My wife kept predicting that Sam Neill would be the hero the whole time, and I kept saying "pshaw, but he's so obviously awful!" And of course she was right. Ugh ugh ugh.

The best part was when Claire and Edith were watching the women dancing and saying how men never get it right and are constantly screwing everything up. So the filmmakers had a sliver of self-awareness, and yet not enough to keep themselves from replicating the exact same dynamic.
posted by rikschell at 9:14 PM on May 22


So many feels about this movie. I'm glad the soundtrack and the bounty bear were already mentioned, because they're both fantastic. That whole sequence at the start in Venice is amazing and I think I spent a bunch of my twenties sort of unconsciously looking for precisely that party. The futuristic predictions were so hit-and-miss-- I remember there being a throwaway line about how it must have cost Claire a fortune to transmit a video from China (far away was not considered so close, I guess) and the videophone booths, both of which seem ridiculous now. But they also nailed a few things, like the GPS and the video call with the doctor (in the belly of a godzilla toy!), that wouldn't really be widely available until closer to 2010. Somehow it was a sci-fi film that didn't feel like sci-fi. Aside from the macguffin, the future tech wasn't really a focus of the plot. It was just the environment that the characters were moving in.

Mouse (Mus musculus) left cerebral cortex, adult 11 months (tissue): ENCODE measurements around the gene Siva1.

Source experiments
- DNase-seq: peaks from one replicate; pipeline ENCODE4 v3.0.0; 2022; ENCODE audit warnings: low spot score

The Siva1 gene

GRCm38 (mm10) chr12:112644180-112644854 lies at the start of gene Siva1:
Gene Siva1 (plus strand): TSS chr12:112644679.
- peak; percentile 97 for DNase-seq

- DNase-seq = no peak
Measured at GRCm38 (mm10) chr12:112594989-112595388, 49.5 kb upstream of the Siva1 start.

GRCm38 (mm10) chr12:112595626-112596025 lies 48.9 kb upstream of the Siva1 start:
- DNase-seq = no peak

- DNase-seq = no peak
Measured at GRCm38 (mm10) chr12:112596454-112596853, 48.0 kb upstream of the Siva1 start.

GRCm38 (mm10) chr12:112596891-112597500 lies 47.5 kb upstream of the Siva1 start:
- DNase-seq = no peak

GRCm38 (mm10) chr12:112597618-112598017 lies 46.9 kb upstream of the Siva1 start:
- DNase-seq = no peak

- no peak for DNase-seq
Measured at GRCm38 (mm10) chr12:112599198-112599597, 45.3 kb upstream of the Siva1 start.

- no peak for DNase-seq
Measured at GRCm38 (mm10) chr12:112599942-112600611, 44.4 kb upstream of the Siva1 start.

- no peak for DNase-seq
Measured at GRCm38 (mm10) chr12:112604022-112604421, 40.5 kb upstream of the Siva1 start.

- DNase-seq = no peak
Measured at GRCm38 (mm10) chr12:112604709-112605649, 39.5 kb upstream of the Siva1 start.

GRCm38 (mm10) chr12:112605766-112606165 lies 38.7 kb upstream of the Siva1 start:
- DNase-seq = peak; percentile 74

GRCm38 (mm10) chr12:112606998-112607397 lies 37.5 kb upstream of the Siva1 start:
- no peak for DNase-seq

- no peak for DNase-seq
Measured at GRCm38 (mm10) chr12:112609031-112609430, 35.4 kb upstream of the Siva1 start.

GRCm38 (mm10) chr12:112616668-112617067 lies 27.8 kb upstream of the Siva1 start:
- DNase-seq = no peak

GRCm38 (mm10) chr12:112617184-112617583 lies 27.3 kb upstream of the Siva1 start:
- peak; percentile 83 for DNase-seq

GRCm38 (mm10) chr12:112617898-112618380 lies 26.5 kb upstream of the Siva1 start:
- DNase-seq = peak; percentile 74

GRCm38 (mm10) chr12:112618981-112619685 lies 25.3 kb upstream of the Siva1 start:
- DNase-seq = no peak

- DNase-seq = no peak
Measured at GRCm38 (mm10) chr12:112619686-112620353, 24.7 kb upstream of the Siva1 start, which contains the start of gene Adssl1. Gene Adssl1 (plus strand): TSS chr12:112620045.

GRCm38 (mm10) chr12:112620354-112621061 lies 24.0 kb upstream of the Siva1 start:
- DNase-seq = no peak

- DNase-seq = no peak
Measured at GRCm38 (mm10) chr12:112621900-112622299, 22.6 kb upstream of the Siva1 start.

The whole thing is such a kitchen sink, though, that while there are some really fun ideas in here, there's also a ton (already discussed above) that are objectionable or just dumb. I've seen both versions, and I think that's probably enough. It was an incredibly ambitious film, though, and I'd like to find others like it in that sense.
posted by phooky at 8:54 AM on May 23 [1 favorite]


I often think about Claire addicted to watching images as I scroll and scroll and scroll...
posted by armacy at 4:01 PM on May 23 [1 favorite]


I love this weird mess of a film, even the five hour version, which I saw at a screening in the nineties. For all its crackpot plot twists, it really nailed the idea of people getting addicted to their personal devices.
posted by roger ackroyd at 5:42 PM on May 23


The soundtrack of this film still ranks as one of my all favourite albums I still listen to it on a regular basis.

The movie is wonderfully ponderous. It is a giant hit of 90's nostalgia for me.
posted by fimbulvetr at 7:14 PM on May 23 [1 favorite]